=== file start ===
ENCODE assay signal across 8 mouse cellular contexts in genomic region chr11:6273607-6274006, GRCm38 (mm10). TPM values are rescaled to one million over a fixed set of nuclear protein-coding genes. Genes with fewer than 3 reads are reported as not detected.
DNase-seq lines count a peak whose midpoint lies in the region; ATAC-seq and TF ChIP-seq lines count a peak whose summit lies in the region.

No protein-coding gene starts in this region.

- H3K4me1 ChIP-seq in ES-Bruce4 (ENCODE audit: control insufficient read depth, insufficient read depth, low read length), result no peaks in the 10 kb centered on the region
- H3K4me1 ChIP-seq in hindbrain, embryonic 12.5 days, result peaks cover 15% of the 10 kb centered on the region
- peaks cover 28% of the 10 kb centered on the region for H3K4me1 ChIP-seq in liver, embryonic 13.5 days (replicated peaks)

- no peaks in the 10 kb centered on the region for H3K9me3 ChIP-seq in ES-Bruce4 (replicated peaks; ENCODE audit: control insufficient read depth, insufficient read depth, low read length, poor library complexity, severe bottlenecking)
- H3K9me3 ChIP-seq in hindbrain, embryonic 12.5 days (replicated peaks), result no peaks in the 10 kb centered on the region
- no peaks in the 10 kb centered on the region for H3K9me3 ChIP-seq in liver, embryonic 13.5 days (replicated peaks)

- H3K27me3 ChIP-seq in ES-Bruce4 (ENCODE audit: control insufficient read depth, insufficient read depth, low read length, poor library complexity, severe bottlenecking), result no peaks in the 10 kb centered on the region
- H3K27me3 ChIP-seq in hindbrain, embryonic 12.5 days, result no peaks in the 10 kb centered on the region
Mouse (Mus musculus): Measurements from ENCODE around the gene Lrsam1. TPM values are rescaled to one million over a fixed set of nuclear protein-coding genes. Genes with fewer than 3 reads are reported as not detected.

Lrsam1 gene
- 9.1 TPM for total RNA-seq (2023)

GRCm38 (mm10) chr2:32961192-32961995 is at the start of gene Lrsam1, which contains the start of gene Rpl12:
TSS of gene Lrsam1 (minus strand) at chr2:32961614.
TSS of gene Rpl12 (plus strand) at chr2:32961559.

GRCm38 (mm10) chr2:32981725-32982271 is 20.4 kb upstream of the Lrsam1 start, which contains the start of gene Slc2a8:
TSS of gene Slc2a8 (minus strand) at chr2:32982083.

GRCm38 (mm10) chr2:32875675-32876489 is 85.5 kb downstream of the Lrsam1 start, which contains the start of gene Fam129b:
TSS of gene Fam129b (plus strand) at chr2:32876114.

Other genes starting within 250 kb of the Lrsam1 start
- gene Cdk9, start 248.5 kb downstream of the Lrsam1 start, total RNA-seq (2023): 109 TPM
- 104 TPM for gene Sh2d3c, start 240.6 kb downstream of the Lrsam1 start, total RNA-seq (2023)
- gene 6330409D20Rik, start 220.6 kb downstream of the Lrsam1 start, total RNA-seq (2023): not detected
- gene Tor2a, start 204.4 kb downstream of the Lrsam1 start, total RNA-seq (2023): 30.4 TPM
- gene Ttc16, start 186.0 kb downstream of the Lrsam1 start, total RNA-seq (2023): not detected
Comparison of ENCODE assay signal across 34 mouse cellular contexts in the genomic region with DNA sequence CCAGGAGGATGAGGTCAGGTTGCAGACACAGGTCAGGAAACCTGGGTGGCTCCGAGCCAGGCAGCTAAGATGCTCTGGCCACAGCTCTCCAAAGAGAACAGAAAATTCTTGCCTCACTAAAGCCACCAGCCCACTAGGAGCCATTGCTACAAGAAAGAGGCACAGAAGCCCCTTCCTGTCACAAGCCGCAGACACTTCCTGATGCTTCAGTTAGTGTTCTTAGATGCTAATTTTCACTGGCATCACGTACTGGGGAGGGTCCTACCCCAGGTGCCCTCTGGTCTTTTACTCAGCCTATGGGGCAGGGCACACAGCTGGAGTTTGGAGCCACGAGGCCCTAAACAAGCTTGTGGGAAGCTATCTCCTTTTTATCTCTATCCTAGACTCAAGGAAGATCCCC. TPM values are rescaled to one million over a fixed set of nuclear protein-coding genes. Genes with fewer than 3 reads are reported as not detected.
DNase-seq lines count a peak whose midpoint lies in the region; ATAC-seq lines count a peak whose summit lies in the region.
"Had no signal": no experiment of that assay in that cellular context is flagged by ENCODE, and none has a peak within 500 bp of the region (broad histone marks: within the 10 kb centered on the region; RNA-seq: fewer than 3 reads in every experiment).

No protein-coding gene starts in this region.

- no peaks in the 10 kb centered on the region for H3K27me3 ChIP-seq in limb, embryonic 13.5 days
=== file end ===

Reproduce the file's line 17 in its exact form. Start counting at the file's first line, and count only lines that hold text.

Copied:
TSS of gene Rpl12 (plus strand) at chr2:32961559.